I think cockies are the teenagers of the bird world… cheeky and destructive for no apparent reason at times, but distinctly loveable all the same
Autumn has arrived along with its crisp sunny days, and chilly nights that are wonderful for sleeping. And I’m sitting here inside bundled up in a blanket on the couch suffering from a nasty throat thing that does not want to leave. I am lethargic and blech…not even enough energy to draw. That’s miserable. So to cheer myself up I’ll tell you about what I did last weekend.
The National Arboretum is one of my absolute favourite places to go around town. You can wander through forests or sit in the cafe and sip a beer or you can do what I did.. trundle up to the top of the hill and look out over the Brindabella’s. I took myself up there on a whim last Sunday to see what I could sketch. Problem was though that I wasn’t particularly prepared .. no hat and no sunscreen. I set out the rug and my gear and sat down to take in the view and before long I could feel the sting of the sun on the back of my neck. Bother. I really should keep a hat in the car for these little spur of the moment jaunts.
Suffice it to say that I really didn’t want to have a scorched neck, so my sketch session lasted all of about 10-15 minutes before I poked myself with a fork and declared myself done.
I’m not especially happy with my sketch. I attempted to slap the paint on over a very light, quick pencil sketch and decided against an ink line drawing for the sake of saving time. It looks flat … lacking in depth and interest to me. Actually it could almost be an abstract depiction rather than a landscape sketch. More practise is required! But then, that’s what a sketchbook is for … the good the bad and the ugly of refining skills.
Do you keep a sketchbook? I have my regular watercolour ones that are probably more of a journal than a proper sketchbook, and I have just started carrying around a little pocket sized cahier for the sole purpose of practising quick sketches of people when I am out and about. I hope to see my skills grow as I fill these little books. How do you hone your skills?
There are few things more satisfying than getting to the end of a sketchbook… and whilst it took me almost a year to get through this one I am ashamed to say…. the last half of the book went quicker than the first half, so I think my mojo has returned. I have loved working in the Stillman & Birn sketchbooks… the paper is wonderfully heavy and creamy and takes the watercolours wonderfully. So I have decided to stay with them, though I have opted for the ivory paper over the bright white for a bit of a change.
A habit I shamelessly copied from Liz Steel is to start each new sketchbook with a colour chart .. in past books I’ve done a straight colour swatch to remind me what I was carrying in my travel palette. This time I opted for a colour mixing chart so that I would have a handy reference of what colours I could mix with the pans I carry… particularly important since I changed the palette up a little this time round. I felt like I needed to reacquaint myself with the colours.
I ruled it all up and made sure it was tiny and precise since I managed to cram 22 pans into the tin this time… took me ages. And then I started to mix…
Tiny blobs of paint dotted on my mixing plate… meticulously counting and ensuring I was mixing the right colours… or so I thought…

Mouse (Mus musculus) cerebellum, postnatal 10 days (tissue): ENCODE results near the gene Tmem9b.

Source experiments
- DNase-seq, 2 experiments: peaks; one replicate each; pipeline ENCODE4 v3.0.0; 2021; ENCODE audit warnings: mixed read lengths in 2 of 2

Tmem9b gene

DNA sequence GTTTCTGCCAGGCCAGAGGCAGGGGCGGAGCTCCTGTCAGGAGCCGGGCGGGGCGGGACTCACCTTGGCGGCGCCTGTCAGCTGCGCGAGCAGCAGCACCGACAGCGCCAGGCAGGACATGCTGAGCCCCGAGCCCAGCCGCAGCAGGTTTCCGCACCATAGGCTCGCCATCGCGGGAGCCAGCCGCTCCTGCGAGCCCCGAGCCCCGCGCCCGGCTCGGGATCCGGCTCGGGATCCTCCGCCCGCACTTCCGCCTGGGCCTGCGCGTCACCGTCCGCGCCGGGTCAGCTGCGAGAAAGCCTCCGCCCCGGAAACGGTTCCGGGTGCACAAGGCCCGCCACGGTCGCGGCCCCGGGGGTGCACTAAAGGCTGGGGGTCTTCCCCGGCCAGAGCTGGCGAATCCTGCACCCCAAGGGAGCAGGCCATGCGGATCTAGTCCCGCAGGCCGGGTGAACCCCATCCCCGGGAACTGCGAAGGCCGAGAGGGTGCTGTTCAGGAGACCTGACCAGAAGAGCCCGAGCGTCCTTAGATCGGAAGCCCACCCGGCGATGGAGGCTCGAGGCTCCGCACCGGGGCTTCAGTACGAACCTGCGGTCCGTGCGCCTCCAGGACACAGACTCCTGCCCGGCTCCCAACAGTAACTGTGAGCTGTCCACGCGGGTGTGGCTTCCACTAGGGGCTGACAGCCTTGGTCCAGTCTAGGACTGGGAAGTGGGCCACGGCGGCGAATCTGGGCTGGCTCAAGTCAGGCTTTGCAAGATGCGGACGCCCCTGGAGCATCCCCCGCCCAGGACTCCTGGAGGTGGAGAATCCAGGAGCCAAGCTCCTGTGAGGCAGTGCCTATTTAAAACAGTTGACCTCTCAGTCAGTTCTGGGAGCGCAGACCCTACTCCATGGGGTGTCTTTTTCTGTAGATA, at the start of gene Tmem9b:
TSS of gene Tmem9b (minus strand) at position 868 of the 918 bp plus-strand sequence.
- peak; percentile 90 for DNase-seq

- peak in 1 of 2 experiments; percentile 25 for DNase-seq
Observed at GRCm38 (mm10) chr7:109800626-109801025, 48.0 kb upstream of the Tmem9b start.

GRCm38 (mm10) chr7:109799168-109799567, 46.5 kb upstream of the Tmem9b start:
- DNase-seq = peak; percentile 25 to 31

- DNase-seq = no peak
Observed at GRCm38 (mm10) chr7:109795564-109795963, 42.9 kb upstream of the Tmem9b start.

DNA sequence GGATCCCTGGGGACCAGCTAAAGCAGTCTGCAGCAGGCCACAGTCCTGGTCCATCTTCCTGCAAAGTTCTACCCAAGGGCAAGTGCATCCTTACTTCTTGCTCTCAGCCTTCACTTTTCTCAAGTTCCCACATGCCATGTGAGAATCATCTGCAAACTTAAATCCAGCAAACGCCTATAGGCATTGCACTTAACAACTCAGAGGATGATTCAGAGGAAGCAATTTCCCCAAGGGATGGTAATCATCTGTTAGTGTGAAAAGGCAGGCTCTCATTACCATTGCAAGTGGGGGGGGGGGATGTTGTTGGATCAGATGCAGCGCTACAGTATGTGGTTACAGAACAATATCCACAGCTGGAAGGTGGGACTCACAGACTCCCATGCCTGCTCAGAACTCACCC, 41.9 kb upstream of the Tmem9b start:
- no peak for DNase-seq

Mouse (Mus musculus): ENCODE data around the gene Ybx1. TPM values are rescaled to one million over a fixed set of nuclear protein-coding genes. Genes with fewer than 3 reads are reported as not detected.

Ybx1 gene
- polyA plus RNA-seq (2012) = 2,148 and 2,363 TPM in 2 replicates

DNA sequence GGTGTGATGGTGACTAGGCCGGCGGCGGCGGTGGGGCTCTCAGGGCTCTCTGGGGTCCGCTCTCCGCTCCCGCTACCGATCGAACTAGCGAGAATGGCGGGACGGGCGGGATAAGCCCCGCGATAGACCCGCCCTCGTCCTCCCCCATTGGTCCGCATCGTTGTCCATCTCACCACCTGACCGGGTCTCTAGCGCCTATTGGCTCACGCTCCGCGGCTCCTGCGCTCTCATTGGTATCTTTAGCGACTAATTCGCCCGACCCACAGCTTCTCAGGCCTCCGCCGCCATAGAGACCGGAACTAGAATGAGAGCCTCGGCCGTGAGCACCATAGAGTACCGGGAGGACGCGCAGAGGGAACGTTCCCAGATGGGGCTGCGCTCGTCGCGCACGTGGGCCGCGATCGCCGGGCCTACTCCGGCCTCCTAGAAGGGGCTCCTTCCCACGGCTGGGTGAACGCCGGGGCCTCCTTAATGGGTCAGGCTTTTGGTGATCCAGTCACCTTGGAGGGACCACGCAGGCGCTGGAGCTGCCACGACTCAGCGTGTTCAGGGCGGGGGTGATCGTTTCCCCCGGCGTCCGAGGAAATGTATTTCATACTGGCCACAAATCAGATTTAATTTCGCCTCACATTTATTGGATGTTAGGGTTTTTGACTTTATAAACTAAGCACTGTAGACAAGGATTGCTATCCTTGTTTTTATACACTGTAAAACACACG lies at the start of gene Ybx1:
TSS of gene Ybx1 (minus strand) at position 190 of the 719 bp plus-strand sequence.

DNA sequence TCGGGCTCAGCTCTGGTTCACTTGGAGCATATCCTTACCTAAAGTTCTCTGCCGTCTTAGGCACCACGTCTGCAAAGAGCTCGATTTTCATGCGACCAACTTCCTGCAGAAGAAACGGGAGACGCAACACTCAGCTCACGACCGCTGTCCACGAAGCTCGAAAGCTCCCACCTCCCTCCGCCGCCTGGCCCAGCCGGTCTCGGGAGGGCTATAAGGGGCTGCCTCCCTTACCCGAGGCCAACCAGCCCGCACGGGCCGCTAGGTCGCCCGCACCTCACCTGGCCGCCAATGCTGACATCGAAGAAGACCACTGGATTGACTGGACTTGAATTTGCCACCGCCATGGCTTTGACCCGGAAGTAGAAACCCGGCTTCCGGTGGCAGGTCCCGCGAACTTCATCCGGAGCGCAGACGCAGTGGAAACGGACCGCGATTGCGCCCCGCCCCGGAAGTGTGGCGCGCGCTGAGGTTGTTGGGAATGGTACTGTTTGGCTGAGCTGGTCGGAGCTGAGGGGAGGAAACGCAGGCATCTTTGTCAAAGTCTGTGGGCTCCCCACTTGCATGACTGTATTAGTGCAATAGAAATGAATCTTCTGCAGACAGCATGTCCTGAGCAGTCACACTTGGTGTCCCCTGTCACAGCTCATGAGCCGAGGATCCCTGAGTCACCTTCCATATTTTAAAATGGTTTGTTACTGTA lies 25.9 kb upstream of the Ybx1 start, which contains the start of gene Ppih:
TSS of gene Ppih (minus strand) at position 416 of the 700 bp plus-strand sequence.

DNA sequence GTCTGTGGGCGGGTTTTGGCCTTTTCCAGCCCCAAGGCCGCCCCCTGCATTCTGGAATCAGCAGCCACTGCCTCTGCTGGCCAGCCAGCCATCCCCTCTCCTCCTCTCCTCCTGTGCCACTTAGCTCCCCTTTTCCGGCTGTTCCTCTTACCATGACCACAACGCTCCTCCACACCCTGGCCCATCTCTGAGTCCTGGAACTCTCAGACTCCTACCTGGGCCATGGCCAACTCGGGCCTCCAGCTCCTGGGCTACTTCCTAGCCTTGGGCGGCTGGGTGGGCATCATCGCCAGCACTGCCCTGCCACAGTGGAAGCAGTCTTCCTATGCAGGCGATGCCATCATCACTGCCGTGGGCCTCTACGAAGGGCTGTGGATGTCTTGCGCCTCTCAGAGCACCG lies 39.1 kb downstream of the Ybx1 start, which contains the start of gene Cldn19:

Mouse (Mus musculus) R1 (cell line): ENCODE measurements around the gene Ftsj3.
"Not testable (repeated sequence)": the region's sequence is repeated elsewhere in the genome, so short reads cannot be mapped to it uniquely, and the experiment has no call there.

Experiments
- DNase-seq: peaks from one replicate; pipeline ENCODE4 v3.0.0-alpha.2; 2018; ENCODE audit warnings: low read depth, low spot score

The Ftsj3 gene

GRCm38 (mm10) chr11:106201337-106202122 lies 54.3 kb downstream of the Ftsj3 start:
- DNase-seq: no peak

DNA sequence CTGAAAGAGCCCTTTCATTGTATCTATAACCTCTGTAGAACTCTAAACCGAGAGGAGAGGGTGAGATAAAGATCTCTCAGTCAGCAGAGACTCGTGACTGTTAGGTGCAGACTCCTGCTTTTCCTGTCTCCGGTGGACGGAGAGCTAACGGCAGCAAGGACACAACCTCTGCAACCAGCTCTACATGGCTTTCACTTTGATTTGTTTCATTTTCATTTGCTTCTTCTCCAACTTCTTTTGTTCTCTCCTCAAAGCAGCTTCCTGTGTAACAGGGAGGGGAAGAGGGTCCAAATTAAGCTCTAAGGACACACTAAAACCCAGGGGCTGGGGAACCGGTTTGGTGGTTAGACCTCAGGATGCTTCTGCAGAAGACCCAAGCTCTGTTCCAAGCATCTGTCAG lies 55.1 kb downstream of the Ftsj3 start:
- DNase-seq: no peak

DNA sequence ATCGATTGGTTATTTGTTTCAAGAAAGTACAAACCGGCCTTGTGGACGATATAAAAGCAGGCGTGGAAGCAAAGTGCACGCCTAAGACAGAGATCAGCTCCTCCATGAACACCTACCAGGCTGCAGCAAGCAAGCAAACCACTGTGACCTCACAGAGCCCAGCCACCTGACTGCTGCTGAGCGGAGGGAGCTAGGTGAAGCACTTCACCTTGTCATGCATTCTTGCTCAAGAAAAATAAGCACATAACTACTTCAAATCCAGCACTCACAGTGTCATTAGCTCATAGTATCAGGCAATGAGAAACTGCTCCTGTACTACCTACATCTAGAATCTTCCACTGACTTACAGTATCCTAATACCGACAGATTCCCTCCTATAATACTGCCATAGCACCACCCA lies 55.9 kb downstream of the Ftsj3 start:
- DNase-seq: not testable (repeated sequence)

The problem was that when I started mixing the paint for the colour chart, it was after work… and I was tired. Actually I lie… the problems started before that. I’m still too tired to figure it out properly, but I think I numbered the axes of the chart incorrectly… I was getting little of no swatches that involved mixing the dark end of the spectrum…and to make matters worse, by the time I was mixing colours 6 and 7, I realised that I had doubled up and done the same set of mixes twice. So I gave up. My sketchbook has a completely useless colour mixing chart to start it off. I am really hoping that this is not a sign of things to come for the rest of the sketchbook!!! ARGH!
I think the thing that annoys me most is that I’ve done four or five of these over the years and have not had a problem. Lesson learned… don’t do anything you have to use your brain for after a long day at work and a weights session.
Anyway, to end on a high note (sort of) … here’s the colour chart I did of the current travel palette that i will cut out and tuck into the kit. I had some spare reds and purples hanging around, so I decided to slot them in to see what I can do with them. I’m still not a huge fan of the Prussian Blue, and I think I need another green too … something to investigate and experiment with I think.
And just for good measure here’s the scanned front page. The botanical letter is something I wanted to have a go at after seeing the tutorial over on The Postman’s Knock. Though this was a lot of fun to do, I think perhaps I’d like to experiment with some Aussie bush wildflowers next time.
The chart still looks kind of cool.. but is utterly useless. Not that I am particularly perturbed… it is annoying, but at the end of the day I was engrossed in doing something wonderful for a couple of hours. Well worth it.
I’m on a creative roll this week it seems! Not that I am complaining. I did this one quickly in two parts… I sketched the edible portion during my lunch hour yesterday and then the slimy portion and watercolour etc while I noodled around on the ‘Net searching for a house to live in last night. I’m not actually a huge fan of slugs and snails, but their eyes-on-stalks amuse me no end.
As always, click on the image to see it bigger